Henry Levinson: 1948-2010
Henry Samuel Levinson died on January 4, 2010, at age 61, from complications
stemming from multiple sclerosis. He battled this disease for more than twenty
years with grace, humor, and dignity. He was much beloved by his colleagues and
Henry Levinson was a noted scholar of Santayana's work, as well as the work
of William James. He was the author of Santayana, Pragmatism, and the Spiritual
Life (1992), Science, Metaphysics and the Chance of Salvation: An Interpretation of
the Thought of William James (1978), and The Religious Investigations of William
James (1981), as well as numerous articles. He received his bachelor's degree
from Stanford University and his doctorate from Princeton. Levinson served as a
Professor of Religious Studies at the University of North Carolina at Greensboro for
over 25 years. He also taught at Stanford and Harvard before joining the faculty at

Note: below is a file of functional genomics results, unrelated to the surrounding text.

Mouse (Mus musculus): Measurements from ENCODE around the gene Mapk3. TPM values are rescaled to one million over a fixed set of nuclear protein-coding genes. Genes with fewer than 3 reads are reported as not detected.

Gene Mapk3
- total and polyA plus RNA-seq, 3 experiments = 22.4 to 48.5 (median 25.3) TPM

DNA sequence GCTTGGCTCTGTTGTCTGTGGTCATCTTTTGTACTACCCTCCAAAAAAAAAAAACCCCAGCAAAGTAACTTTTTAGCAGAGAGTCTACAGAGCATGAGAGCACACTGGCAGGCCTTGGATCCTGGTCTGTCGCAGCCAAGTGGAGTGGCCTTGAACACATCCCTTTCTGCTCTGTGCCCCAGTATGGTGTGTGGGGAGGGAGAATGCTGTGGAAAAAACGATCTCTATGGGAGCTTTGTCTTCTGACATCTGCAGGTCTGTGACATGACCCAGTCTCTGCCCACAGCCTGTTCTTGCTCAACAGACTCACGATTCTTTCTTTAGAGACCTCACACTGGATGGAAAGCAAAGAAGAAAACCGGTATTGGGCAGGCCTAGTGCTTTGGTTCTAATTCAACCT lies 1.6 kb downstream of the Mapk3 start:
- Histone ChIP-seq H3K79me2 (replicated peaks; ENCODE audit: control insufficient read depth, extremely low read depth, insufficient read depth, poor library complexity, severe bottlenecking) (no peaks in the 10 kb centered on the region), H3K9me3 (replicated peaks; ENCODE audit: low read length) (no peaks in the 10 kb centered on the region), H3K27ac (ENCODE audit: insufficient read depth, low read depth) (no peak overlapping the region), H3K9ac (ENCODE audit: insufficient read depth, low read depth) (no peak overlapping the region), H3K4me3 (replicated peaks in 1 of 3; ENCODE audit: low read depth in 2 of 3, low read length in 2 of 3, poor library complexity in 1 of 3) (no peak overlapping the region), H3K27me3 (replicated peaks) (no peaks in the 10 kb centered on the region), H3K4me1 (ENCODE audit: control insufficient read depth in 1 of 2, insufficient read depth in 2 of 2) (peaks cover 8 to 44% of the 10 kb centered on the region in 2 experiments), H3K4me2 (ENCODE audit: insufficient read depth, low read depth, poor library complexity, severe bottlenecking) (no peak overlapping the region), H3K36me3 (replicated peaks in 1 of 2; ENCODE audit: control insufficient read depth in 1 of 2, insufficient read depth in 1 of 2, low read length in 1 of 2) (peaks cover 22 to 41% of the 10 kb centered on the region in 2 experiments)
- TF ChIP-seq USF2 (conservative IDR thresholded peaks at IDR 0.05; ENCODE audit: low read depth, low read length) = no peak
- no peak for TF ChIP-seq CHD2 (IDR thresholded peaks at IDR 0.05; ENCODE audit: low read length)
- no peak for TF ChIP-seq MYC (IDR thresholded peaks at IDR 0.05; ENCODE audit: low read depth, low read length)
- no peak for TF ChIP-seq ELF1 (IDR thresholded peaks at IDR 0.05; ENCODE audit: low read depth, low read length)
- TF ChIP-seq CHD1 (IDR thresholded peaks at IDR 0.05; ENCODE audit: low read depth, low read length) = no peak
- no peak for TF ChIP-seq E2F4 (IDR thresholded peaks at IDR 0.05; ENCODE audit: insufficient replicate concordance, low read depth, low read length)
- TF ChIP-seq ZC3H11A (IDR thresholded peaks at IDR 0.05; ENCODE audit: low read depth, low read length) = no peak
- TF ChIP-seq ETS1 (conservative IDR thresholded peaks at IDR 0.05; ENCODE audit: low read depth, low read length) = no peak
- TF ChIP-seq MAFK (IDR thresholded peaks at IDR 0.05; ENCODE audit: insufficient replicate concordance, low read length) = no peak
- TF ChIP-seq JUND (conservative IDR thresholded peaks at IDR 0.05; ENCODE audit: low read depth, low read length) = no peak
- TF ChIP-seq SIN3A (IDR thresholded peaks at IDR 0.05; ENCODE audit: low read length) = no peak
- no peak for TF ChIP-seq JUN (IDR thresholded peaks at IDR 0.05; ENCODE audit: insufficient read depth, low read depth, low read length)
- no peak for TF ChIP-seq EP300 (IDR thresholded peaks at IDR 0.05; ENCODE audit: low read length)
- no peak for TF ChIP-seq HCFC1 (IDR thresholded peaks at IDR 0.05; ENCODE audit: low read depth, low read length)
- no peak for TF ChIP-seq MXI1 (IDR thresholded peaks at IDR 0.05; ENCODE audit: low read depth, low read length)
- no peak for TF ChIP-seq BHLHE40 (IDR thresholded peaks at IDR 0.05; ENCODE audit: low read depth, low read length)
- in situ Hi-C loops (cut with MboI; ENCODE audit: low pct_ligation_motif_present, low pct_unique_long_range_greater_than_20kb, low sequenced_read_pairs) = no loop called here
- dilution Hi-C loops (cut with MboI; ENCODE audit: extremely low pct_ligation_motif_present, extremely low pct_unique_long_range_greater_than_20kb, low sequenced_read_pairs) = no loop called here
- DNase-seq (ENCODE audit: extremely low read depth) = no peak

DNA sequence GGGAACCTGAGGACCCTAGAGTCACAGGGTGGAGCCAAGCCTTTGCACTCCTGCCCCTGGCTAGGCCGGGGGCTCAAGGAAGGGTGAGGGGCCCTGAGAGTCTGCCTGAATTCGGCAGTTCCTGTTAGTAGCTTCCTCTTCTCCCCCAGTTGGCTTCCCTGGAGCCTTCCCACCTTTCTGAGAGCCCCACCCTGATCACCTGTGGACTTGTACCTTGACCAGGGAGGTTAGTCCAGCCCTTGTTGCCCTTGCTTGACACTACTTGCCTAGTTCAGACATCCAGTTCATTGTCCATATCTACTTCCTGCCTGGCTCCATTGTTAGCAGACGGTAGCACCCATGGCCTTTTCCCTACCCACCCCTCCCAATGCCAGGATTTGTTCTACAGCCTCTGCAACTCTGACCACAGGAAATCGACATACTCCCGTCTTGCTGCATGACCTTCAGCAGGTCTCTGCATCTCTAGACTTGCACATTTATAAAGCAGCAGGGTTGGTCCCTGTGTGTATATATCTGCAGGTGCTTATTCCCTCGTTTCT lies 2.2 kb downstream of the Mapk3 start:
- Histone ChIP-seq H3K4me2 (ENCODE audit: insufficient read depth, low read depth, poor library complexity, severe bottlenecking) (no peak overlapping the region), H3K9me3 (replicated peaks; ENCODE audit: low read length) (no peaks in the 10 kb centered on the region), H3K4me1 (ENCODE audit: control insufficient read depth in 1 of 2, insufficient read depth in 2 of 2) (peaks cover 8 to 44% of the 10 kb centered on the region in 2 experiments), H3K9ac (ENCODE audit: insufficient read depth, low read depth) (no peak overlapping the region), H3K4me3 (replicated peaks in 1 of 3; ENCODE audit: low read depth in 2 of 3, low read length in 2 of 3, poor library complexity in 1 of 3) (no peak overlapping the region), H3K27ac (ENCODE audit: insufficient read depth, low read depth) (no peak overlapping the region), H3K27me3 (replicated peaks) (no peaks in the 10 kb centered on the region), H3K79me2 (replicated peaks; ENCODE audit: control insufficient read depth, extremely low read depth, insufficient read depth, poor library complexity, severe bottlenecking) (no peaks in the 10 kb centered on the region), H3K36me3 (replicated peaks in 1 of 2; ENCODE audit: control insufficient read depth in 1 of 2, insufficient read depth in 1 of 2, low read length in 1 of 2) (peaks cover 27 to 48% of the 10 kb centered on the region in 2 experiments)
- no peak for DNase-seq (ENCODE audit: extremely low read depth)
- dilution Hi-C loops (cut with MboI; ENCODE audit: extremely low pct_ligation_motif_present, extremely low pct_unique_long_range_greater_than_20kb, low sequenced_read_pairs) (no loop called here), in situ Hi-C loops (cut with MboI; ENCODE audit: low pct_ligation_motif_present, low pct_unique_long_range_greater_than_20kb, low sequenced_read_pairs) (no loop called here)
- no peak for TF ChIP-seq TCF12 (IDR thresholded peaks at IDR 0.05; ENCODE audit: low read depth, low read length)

UNCG. He taught courses in American religious thought, modern Judaism, and the
philosophy of religion — and kept teaching right up until the end.
For Levinson, Santayana's status as a philosopher on the peripheries of
American Protestant culture was key to his ability to offer useful immanent
criticism of American culture. Levinson's Santayana displayed a variety of religious
naturalism that emphasized the role chance and contingency played in the course
of human events, even as it promoted the adjustment of human powers to human
ideals. Santayana, in Levinson's treatment, was as appreciative of the world "of
unheard melodies and uncreated worlds" as he was tough-minded about illusory
religious thinking. The spiritual and moral center of Levinson's academic work
involved shedding light upon "the innocence of things ... hated" and "the clearness
ofthe things ... frowned upon or denied."
Henry was a playful and imaginative scholar of religion, interpreting the
religious visions of others to his students with delight. Henry's own work showed a
reverent attachment to the democratic and traditional Jewish "sources of his being."
His wit served as a tool for coping with physical challenge; he will be much missed.
BETHEL L. EDDY
Worcester Polytechnic Institute